If the U.S. government wants to create new opportunities to harvest more swordfish in order to fulfill its international quota by creating a new open-access commercial handgear permit, it should happen anywhere but South Florida.
That was the overriding gist of comments at a public workshop conducted by NOAA Fisheries officials Wednesday in Fort Lauderdale.
The agency that manages commercial and recreational fisheries in federal waters is proposing several alternatives under draft amendment 8 to the consolidated Atlantic highly migratory species fishery management plan. The amendment is aimed at drawing more participants into the U.S. commercial swordfishery using rod and reel, handline, harpoon, bandit rigs and green-stick (trolling) gear that catch little to no unintended species such as sea turtles and marine mammals. NOAA officials say swordfish stocks are fully recovered from past overfishing, and it’s time for U.S. fishers to catch the full amount allotted by the International Commission for the Conservation of Atlantic Tunas (ICCAT), which hasn’t happened for years.
Among the proposals in the amendment: allowing recreational fishers to become new commercial fishers by purchasing a $20 highly migratory species permit; allowing charter- and headboat permit holders to catch swordfish for sale when not on a charter; creating a Florida swordfish management area extending from the Florida-Georgia line south through the Straits of Florida and including Gulf waters of the Keys, where commercial fishermen could land one sword per trip; and restricting sales to permitted dealers only.
NOAA fisheries management analyst Rick Pearson said it’s possible more than 1,400 new permits could be issued in Florida, but that likely is an overestimate.
“This is the first time we’re proposing an open-access permit for swordfish since 2000,” Pearson told the gathering at the Broward County Main Library. “We are trying to approach it conservatively. We don’t know how many additional permit holders there will be and what kind of landings we are going to get.”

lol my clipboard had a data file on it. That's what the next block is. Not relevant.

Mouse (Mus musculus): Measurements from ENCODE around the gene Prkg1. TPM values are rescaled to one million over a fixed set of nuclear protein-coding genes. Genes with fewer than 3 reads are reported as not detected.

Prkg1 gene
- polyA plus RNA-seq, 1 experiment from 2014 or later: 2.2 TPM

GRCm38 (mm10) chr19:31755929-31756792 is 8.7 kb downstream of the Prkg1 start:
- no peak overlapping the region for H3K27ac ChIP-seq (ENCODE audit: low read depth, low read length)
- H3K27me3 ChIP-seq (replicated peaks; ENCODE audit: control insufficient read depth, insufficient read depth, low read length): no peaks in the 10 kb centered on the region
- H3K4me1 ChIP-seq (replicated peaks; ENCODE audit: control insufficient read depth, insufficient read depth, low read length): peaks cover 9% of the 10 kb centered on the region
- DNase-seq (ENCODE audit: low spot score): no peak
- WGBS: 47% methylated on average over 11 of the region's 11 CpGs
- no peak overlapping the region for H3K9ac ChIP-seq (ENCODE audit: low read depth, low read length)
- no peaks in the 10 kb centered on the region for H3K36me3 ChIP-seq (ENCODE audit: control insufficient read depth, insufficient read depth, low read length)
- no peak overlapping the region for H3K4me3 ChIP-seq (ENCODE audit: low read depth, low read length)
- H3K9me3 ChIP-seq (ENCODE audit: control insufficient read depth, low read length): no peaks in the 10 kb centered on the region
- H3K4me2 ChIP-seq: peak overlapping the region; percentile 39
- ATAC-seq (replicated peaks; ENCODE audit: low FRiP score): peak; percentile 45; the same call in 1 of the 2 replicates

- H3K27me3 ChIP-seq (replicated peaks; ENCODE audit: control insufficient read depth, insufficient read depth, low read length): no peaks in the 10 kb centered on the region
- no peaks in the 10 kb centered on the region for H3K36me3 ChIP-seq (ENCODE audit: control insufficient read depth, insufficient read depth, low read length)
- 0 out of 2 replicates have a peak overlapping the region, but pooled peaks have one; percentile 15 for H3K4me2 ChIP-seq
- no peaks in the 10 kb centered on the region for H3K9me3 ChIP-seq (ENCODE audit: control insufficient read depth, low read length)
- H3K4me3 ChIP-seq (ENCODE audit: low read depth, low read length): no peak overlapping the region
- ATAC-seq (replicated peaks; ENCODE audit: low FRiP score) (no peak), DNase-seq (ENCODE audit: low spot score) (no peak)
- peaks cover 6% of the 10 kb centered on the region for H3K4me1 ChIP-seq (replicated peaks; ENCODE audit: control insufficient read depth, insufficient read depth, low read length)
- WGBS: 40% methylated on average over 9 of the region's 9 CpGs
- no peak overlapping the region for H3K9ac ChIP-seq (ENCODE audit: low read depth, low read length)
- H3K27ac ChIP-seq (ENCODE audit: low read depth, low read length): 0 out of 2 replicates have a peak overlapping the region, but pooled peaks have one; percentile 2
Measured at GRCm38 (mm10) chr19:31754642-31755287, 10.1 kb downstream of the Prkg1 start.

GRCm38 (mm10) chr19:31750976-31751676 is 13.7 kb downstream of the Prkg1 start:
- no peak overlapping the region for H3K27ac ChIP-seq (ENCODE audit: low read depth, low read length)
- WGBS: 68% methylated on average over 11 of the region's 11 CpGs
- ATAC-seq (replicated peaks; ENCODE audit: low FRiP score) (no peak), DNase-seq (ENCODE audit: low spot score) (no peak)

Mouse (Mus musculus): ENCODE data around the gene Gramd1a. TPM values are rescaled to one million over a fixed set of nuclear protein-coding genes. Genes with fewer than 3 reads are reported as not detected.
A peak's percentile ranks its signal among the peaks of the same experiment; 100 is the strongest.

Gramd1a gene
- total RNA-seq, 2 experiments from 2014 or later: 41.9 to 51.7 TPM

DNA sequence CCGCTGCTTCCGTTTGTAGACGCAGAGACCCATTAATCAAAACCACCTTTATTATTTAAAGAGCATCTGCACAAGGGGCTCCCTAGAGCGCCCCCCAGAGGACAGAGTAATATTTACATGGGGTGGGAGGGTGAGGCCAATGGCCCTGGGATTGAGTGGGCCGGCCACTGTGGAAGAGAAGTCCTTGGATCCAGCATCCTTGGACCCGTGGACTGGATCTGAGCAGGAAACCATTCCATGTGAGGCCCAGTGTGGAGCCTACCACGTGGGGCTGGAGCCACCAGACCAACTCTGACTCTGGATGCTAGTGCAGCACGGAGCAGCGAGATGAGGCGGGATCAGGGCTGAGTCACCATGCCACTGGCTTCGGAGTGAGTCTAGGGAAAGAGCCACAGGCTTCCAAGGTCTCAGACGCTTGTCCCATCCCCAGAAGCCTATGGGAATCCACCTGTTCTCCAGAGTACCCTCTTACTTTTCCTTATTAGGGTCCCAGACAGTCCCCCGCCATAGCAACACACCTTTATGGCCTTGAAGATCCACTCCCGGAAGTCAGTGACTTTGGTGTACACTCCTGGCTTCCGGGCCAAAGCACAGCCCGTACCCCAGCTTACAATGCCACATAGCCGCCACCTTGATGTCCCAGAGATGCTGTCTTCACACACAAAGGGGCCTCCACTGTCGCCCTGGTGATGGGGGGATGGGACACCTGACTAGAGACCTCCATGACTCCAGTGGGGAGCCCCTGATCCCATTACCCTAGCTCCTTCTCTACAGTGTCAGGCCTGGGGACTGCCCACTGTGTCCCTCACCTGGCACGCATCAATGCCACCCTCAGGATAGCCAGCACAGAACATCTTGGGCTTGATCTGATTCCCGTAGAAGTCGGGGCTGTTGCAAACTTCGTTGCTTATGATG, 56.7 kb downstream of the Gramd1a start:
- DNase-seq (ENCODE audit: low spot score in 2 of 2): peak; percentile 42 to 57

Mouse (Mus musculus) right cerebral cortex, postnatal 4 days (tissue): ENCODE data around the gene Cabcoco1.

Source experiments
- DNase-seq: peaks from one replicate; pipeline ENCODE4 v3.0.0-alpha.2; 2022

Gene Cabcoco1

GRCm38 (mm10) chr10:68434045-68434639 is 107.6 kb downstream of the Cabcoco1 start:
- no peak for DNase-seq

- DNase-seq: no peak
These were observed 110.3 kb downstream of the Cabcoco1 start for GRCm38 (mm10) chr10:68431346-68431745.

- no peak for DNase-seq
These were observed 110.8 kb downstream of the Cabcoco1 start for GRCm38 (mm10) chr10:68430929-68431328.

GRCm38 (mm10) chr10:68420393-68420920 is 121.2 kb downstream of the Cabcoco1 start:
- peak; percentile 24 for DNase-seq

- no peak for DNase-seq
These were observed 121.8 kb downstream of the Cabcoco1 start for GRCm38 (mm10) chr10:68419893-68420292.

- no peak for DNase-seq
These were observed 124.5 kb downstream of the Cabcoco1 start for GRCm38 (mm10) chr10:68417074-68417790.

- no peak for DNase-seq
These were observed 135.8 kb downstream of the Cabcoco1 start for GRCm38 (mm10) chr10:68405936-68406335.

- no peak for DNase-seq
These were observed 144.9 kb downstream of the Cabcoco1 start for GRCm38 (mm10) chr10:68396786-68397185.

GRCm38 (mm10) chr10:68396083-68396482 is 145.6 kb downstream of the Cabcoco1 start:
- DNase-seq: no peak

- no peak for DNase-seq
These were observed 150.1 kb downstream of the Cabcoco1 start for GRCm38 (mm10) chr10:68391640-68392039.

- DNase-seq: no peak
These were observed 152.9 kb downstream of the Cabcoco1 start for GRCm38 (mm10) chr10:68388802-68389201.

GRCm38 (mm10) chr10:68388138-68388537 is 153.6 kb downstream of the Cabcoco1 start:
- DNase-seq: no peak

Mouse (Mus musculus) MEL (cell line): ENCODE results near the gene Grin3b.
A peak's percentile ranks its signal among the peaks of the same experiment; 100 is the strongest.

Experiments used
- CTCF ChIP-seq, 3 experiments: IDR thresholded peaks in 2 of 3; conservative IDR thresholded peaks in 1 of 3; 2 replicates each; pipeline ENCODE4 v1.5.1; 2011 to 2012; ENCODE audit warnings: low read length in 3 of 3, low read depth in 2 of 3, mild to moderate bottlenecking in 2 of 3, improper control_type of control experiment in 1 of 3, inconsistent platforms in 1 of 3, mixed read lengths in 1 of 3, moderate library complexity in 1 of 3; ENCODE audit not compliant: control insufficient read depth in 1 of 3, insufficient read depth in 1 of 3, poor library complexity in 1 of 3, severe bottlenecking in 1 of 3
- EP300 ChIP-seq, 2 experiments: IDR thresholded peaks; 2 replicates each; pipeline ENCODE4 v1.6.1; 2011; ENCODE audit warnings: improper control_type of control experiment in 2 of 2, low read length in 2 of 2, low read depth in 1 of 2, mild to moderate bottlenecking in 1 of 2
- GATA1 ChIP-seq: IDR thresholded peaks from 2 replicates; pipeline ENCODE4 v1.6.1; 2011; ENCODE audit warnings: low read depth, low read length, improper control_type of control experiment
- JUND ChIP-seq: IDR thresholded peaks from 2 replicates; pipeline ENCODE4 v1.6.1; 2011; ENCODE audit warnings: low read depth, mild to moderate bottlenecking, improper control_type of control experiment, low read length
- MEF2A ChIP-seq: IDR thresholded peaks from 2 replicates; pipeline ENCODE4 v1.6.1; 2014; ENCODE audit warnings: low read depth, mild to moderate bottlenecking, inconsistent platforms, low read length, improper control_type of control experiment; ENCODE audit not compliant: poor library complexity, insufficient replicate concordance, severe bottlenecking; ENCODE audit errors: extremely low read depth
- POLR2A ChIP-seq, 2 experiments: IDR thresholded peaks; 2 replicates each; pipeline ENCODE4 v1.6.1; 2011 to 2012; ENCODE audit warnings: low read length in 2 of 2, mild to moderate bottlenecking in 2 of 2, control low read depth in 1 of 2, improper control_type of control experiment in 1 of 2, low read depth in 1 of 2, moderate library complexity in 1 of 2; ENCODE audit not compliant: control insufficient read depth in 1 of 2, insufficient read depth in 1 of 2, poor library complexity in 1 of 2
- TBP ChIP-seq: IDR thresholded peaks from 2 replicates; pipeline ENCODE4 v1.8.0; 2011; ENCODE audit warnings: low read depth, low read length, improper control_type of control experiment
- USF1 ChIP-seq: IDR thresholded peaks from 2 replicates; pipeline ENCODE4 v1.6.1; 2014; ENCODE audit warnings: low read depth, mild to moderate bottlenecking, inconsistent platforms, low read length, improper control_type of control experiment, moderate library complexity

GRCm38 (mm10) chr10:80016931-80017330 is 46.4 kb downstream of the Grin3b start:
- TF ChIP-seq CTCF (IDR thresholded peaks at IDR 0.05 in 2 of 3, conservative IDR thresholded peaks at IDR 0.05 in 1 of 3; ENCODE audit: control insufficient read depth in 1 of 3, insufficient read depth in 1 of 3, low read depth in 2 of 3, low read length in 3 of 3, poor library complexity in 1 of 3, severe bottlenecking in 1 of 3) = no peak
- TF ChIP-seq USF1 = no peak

The proposals were assailed by many in the audience of mostly commercial buoy-gear fishers, seafood dealers and equipment sellers.
Buoy-gear fishers — who operate mainly between Marathon and Palm Beach — hold limited-access swordfish permits, which they say cost tens of thousands of dollars on the open market. Although they could still harvest unlimited numbers of swords under draft amendment 8, they say there’s no room for additional competition.
“We have spent thousands of dollars on the permit. Now you want to come along and issue a permit for $20 for anyone who wants to catch a swordfish,” Broward buoy gear swordfisher Lyla Hamby said. “We have buoy boats on top of buoy boats. On top of that, you have recreational boats on the weekend. We have such a small area we fish. I have to go to Key Largo to find an open spot to put my gear in. The whole thing is going to be a big mess.”
Hamby added that a better way to harvest more quota would be to allow buoy gear fishers to deploy more gear.
Others in the audience ridiculed the proposed requirement for sales to permitted dealers only, saying the new entrants in the commercial fishery likely would ignore it. Currently, there are widespread reports — but no convictions — of recreational anglers illegally selling swordfish to markets and restaurants. Those unreported “black market” sales are not counted in the U.S. quota and probably still wouldn’t be under the new amendment, audience members said.
“The issue isn’t that the fish aren’t being caught. It’s that they’re not being reported,” said Scott Taylor of Day Boat Seafood in Lake Park. “Everybody on the corner knows someone that will buy a swordfish. Everybody knows there are swordfish being caught and not being reported. You are rewarding the people that are breaking the law. All you are going to do is make an enforcement issue, which is already impossible down here, even worse.”
Several commercial fishers said they would have no problem with new handgear permits for New England, the mid-Atlantic or the Gulf — but not here.
“Have you considered a zero catch limit for South Florida? That would make me very happy,” commercial swordfisher Kenny Josack of Plantation said.
Pearson promised that NOAA would take all comments — from South Florida and elsewhere — into consideration when developing a final rule, which will be released later this spring. The new rule could take effect as early as this summer.